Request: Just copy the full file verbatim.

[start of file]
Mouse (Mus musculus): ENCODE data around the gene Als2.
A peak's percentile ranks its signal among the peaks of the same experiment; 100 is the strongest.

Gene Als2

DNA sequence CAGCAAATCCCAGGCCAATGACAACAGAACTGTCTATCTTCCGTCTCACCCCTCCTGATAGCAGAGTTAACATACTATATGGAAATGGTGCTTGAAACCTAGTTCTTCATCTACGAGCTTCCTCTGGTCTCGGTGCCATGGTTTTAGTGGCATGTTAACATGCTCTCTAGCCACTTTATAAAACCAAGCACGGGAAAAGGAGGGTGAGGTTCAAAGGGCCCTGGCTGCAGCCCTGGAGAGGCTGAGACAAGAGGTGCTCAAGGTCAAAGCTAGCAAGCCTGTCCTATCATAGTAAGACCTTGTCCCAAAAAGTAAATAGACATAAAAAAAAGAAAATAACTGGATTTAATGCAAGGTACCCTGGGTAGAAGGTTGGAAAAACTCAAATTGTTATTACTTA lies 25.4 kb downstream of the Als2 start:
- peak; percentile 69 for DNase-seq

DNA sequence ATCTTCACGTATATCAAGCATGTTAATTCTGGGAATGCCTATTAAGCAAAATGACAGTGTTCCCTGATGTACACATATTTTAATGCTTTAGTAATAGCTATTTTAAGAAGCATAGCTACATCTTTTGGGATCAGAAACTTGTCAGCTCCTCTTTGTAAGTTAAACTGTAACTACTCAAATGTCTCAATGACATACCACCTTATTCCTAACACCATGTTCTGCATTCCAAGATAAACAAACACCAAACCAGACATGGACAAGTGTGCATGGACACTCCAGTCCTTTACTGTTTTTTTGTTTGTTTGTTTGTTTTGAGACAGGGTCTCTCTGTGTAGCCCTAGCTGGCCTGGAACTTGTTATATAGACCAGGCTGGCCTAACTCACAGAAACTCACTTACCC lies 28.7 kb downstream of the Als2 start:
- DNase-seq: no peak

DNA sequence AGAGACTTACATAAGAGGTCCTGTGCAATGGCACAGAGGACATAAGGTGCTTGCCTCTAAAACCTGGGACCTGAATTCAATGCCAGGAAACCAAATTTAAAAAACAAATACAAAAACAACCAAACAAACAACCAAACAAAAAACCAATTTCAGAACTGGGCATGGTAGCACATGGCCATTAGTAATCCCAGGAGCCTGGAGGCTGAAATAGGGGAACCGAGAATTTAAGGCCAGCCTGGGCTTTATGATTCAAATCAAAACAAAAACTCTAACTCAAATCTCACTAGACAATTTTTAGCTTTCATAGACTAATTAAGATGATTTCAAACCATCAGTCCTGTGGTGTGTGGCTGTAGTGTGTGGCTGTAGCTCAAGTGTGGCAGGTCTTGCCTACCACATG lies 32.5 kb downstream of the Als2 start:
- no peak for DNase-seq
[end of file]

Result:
Mouse (Mus musculus): ENCODE data around the gene Als2.
A peak's percentile ranks its signal among the peaks of the same experiment; 100 is the strongest.

Gene Als2

DNA sequence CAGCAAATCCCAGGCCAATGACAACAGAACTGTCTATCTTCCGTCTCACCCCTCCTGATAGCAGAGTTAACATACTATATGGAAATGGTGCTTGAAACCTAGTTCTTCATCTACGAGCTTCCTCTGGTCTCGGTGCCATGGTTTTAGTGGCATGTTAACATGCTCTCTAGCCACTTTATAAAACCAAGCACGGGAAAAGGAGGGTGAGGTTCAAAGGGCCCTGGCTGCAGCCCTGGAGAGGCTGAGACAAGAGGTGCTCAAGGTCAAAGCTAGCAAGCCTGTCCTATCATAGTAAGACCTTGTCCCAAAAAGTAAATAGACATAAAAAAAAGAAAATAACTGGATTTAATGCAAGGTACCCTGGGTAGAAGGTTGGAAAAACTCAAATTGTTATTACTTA lies 25.4 kb downstream of the Als2 start:
- peak; percentile 69 for DNase-seq

DNA sequence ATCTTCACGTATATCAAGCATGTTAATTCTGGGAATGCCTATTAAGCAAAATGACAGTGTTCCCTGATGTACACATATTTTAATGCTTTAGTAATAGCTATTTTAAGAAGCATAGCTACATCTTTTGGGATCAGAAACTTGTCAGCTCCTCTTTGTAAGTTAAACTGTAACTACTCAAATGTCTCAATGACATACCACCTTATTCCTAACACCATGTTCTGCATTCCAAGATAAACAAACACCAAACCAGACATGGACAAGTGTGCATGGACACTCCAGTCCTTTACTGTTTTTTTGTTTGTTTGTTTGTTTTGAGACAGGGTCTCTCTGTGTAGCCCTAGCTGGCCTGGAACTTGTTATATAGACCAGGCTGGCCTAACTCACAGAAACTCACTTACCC lies 28.7 kb downstream of the Als2 start:
- DNase-seq: no peak

DNA sequence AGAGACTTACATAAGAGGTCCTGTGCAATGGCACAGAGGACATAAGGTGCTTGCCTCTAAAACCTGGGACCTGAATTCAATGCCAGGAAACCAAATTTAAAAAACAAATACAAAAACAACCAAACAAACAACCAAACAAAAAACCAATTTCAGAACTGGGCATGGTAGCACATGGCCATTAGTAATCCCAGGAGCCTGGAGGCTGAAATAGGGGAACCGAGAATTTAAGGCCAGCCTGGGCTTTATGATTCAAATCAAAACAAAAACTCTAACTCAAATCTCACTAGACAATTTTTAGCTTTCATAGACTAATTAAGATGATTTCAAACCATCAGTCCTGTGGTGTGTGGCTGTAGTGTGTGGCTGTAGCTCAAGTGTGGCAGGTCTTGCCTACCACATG lies 32.5 kb downstream of the Als2 start:
- no peak for DNase-seq